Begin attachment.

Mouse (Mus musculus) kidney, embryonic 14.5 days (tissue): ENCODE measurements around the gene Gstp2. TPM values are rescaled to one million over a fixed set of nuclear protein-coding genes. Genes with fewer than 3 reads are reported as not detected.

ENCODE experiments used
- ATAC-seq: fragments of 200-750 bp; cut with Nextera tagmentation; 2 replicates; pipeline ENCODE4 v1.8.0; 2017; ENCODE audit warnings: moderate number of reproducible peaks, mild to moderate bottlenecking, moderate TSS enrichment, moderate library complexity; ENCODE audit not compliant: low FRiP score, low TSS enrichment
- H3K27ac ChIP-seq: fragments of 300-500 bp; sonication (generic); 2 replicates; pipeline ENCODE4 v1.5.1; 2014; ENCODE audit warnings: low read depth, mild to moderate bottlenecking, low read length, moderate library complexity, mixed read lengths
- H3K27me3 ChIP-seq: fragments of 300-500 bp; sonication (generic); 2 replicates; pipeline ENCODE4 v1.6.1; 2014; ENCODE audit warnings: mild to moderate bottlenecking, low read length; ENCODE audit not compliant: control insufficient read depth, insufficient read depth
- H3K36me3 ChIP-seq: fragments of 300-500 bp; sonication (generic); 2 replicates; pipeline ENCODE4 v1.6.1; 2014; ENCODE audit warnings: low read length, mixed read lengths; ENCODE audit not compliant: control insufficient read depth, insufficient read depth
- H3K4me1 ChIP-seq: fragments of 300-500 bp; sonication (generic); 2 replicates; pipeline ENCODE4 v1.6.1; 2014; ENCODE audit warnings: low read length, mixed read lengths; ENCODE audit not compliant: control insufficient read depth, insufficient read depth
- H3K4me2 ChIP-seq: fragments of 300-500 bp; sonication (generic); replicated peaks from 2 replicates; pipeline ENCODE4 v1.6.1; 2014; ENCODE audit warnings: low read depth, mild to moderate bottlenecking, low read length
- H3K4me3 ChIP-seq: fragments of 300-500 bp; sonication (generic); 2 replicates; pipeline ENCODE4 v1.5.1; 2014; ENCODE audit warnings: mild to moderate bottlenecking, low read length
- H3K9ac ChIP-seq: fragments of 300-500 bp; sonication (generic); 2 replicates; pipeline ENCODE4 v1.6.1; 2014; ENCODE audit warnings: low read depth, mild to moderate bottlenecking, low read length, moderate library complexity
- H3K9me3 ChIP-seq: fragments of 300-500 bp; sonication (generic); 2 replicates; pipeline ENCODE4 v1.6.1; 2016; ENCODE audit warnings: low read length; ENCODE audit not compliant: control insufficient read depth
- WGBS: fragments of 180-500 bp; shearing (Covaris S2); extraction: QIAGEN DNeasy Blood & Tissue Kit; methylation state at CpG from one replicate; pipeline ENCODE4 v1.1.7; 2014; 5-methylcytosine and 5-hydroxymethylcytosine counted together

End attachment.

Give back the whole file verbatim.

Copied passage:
Mouse (Mus musculus) kidney, embryonic 14.5 days (tissue): ENCODE measurements around the gene Gstp2. TPM values are rescaled to one million over a fixed set of nuclear protein-coding genes. Genes with fewer than 3 reads are reported as not detected.

ENCODE experiments used
- ATAC-seq: fragments of 200-750 bp; cut with Nextera tagmentation; 2 replicates; pipeline ENCODE4 v1.8.0; 2017; ENCODE audit warnings: moderate number of reproducible peaks, mild to moderate bottlenecking, moderate TSS enrichment, moderate library complexity; ENCODE audit not compliant: low FRiP score, low TSS enrichment
- H3K27ac ChIP-seq: fragments of 300-500 bp; sonication (generic); 2 replicates; pipeline ENCODE4 v1.5.1; 2014; ENCODE audit warnings: low read depth, mild to moderate bottlenecking, low read length, moderate library complexity, mixed read lengths
- H3K27me3 ChIP-seq: fragments of 300-500 bp; sonication (generic); 2 replicates; pipeline ENCODE4 v1.6.1; 2014; ENCODE audit warnings: mild to moderate bottlenecking, low read length; ENCODE audit not compliant: control insufficient read depth, insufficient read depth
- H3K36me3 ChIP-seq: fragments of 300-500 bp; sonication (generic); 2 replicates; pipeline ENCODE4 v1.6.1; 2014; ENCODE audit warnings: low read length, mixed read lengths; ENCODE audit not compliant: control insufficient read depth, insufficient read depth
- H3K4me1 ChIP-seq: fragments of 300-500 bp; sonication (generic); 2 replicates; pipeline ENCODE4 v1.6.1; 2014; ENCODE audit warnings: low read length, mixed read lengths; ENCODE audit not compliant: control insufficient read depth, insufficient read depth
- H3K4me2 ChIP-seq: fragments of 300-500 bp; sonication (generic); replicated peaks from 2 replicates; pipeline ENCODE4 v1.6.1; 2014; ENCODE audit warnings: low read depth, mild to moderate bottlenecking, low read length
- H3K4me3 ChIP-seq: fragments of 300-500 bp; sonication (generic); 2 replicates; pipeline ENCODE4 v1.5.1; 2014; ENCODE audit warnings: mild to moderate bottlenecking, low read length
- H3K9ac ChIP-seq: fragments of 300-500 bp; sonication (generic); 2 replicates; pipeline ENCODE4 v1.6.1; 2014; ENCODE audit warnings: low read depth, mild to moderate bottlenecking, low read length, moderate library complexity
- H3K9me3 ChIP-seq: fragments of 300-500 bp; sonication (generic); 2 replicates; pipeline ENCODE4 v1.6.1; 2016; ENCODE audit warnings: low read length; ENCODE audit not compliant: control insufficient read depth
- WGBS: fragments of 180-500 bp; shearing (Covaris S2); extraction: QIAGEN DNeasy Blood & Tissue Kit; methylation state at CpG from one replicate; pipeline ENCODE4 v1.1.7; 2014; 5-methylcytosine and 5-hydroxymethylcytosine counted together